Above: Rachel and Francine prepare their talking points at Housing California's #LobbyDay 2016 event in Sacramento.
On April 12, our PR & Policy Coordinator Rachel Kassenbrock and DWC resident/community advocate Francine Andrade headed to Sacramento for Housing California's 2016 Lobby Day!
Above: Francine prepares for the Lobby Day kick-off on the steps of the California State Capitol Building.
Lobby Day is an annual event put on by Housing California and attended by hundreds of organizations and individuals from all over the state of California. This year, Rachel and Francine joined advocates from the Residents United Network (RUN), Corporation for Supportive Housing (CSH), Housing California, and other advocacy organizations across California to speak with state legislators about bills that specifically affect homeless women and affordable housing laws in California.
The opening remarks were given on the steps of the California State Capitol Building, and Rachel and Francine had their talking points at the ready as they were divided into groups to meet with different Senators and Assemblymembers throughout the day. Rachel and Francine joined two advocates from PATH Ventures, and attended meetings with staff members from the offices of Senator de Leon (Senate District 24), Senator Lara (Senate District 33), Assemblymember Steinorth (Assembly District 40), and Assemblymember Santiago (Assembly District 53).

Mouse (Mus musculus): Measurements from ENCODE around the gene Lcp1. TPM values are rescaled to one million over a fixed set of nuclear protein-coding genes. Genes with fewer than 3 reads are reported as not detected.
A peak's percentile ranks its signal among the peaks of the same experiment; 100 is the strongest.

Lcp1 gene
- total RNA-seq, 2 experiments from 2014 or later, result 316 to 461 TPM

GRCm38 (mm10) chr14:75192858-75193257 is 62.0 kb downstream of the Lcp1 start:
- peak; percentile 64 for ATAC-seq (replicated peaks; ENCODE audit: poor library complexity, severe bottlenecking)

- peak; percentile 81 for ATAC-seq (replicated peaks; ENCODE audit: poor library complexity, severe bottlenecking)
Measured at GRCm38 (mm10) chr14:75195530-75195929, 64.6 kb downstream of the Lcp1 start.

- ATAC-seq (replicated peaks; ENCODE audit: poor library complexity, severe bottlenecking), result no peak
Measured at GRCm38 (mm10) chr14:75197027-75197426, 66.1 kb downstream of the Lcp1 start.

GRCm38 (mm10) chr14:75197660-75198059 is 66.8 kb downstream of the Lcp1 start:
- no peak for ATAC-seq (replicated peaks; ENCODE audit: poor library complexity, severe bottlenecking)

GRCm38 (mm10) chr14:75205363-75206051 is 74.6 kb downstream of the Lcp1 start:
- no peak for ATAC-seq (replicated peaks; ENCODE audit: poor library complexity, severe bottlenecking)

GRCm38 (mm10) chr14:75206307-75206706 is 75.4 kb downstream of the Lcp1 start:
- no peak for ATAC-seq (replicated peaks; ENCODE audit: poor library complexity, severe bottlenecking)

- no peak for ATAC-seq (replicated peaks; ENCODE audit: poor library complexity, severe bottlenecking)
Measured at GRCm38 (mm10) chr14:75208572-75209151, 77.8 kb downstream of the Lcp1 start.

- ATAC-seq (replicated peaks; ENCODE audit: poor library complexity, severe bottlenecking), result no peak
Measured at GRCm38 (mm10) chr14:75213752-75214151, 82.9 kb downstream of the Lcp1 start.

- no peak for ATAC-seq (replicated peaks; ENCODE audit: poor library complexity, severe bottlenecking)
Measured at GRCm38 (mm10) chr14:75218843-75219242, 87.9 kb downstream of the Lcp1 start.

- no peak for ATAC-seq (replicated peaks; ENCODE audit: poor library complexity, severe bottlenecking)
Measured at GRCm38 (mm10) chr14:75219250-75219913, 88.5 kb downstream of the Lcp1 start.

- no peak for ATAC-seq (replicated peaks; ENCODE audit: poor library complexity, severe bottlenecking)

In each meeting, Rachel and Francine's group voiced their support for four pieces of legislation supporting affordable housing development in California.
The first, the "No Place Like Home" initiative, is a Senate proposal to provide $2 billion to develop 10,000 new permanent supportive housing units, as well as fund programs providing assistance to chronically homeless individuals and families. The second, the Assembly Housing Budget Ask, is a request for more state funding to be directed toward affordable housing development. The third, AB 2817, would provide a state low income tax credit, increasing the amount of state tax credits California can allocate for affordable development. And the last bill, AB 2502, would allow cities and counties to pass an inclusionary zoning law, requiring new developments to include a certain percentage of affordable and low-income units.
Rachel, Francine, and their group members went over the initiatives carefully, explaining why each one would benefit California residents. Francine's story was especially powerful - as a woman with lived homelessness experience, she was able to provide concrete examples of how access to affordable housing has changed her life.
"I have my own key, and my own door," she said. "Now that I have that, I want to make sure other people can have it, too."
"I have my own key, and my own door," said Francine. "Now that I have that, I want to make sure other people can have it, too."
After a productive, fun-filled day at the Capitol, Francine and Rachel joined other Housing California advocates to compare notes on how their meetings went and discuss what comes next. Now that they're back in Los Angeles, they'll use what they learned in Sacramento to continue to advocate for affordable housing legislation at the City and County levels!
To find out more about key housing legislation in California, click here.
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